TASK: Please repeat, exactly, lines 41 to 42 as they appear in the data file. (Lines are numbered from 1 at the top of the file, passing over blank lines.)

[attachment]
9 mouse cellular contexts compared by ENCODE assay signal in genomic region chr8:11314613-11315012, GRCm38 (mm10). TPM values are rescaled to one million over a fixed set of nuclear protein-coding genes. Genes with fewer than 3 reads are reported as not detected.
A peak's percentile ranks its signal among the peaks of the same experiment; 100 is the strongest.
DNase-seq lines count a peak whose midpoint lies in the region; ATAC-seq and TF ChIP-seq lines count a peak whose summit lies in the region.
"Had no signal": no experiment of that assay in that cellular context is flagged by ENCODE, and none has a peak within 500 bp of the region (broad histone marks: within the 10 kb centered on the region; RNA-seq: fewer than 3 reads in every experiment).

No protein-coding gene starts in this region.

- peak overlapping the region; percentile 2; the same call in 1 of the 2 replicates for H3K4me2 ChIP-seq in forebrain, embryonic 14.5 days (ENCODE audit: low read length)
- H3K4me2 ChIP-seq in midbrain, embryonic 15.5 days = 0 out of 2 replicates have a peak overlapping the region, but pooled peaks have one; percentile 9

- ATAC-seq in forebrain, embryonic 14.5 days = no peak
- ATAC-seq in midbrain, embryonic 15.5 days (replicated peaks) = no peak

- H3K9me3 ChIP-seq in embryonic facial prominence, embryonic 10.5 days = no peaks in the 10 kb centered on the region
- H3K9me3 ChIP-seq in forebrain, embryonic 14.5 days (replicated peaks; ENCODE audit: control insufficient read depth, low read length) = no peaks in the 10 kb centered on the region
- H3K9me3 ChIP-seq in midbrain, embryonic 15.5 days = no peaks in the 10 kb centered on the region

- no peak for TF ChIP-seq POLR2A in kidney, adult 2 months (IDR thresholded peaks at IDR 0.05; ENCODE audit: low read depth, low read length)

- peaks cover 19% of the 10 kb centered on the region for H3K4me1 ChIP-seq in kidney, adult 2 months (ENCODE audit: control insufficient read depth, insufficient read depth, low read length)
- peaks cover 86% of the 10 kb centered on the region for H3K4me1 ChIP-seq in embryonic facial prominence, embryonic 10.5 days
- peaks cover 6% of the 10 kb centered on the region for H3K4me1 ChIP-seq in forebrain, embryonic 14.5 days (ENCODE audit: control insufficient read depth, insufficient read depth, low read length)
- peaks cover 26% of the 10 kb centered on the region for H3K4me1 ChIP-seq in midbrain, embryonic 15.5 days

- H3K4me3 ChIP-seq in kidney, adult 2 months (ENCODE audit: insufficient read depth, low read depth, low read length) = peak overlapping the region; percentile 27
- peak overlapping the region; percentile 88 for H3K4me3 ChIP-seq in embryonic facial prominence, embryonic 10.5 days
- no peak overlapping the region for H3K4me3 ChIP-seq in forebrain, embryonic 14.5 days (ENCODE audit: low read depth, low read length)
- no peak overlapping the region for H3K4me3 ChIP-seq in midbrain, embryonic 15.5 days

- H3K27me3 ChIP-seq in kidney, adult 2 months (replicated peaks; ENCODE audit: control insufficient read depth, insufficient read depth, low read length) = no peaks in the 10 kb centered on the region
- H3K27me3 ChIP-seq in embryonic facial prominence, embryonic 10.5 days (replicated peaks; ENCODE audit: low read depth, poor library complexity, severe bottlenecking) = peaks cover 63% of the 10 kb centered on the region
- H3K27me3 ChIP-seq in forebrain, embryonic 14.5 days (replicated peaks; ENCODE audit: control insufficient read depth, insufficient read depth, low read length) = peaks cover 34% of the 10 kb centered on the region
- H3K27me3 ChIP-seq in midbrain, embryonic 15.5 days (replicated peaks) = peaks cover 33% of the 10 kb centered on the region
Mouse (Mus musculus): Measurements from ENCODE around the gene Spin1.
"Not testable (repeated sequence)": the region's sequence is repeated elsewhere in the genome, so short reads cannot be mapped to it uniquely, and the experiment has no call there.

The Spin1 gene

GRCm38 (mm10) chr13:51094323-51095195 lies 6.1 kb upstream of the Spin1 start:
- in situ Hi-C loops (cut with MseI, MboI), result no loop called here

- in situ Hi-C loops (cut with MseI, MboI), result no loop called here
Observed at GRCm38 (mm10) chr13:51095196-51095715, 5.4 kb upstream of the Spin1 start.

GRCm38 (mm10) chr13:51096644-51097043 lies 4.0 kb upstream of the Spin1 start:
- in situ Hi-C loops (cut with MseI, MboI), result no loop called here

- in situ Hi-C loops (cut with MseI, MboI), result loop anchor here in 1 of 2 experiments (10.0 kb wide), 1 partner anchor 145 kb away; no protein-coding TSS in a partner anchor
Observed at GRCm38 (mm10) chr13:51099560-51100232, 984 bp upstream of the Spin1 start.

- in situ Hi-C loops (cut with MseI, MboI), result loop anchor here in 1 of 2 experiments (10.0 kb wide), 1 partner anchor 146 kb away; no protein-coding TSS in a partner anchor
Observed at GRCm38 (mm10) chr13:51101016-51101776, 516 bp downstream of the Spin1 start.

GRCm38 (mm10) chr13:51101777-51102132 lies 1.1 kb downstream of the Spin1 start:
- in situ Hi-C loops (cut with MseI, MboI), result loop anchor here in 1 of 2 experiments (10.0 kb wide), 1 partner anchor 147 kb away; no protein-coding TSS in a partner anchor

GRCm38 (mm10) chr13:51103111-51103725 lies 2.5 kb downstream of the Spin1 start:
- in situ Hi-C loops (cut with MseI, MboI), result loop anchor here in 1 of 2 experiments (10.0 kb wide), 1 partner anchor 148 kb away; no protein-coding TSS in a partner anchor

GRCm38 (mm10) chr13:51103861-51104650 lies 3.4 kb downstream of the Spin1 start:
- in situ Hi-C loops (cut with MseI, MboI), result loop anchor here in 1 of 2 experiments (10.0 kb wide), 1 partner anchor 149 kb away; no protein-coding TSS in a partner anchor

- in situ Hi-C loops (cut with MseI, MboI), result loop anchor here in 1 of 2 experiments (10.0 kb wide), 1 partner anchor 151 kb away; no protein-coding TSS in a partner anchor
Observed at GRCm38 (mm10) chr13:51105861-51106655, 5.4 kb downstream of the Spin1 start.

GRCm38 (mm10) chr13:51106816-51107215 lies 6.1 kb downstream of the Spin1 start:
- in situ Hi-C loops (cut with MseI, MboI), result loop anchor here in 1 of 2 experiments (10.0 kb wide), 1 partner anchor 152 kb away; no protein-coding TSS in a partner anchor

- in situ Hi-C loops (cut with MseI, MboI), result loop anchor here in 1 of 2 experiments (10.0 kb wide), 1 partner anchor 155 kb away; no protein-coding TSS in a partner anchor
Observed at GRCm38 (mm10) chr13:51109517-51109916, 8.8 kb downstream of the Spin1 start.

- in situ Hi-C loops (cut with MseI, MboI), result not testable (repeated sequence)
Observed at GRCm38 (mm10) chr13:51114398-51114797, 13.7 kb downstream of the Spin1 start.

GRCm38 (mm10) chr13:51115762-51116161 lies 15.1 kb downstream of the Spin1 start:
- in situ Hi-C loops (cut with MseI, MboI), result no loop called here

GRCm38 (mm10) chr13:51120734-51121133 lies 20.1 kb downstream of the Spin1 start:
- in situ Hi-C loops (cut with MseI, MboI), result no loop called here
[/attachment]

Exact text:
GRCm38 (mm10) chr13:51103111-51103725 lies 2.5 kb downstream of the Spin1 start:
- in situ Hi-C loops (cut with MseI, MboI), result loop anchor here in 1 of 2 experiments (10.0 kb wide), 1 partner anchor 148 kb away; no protein-coding TSS in a partner anchor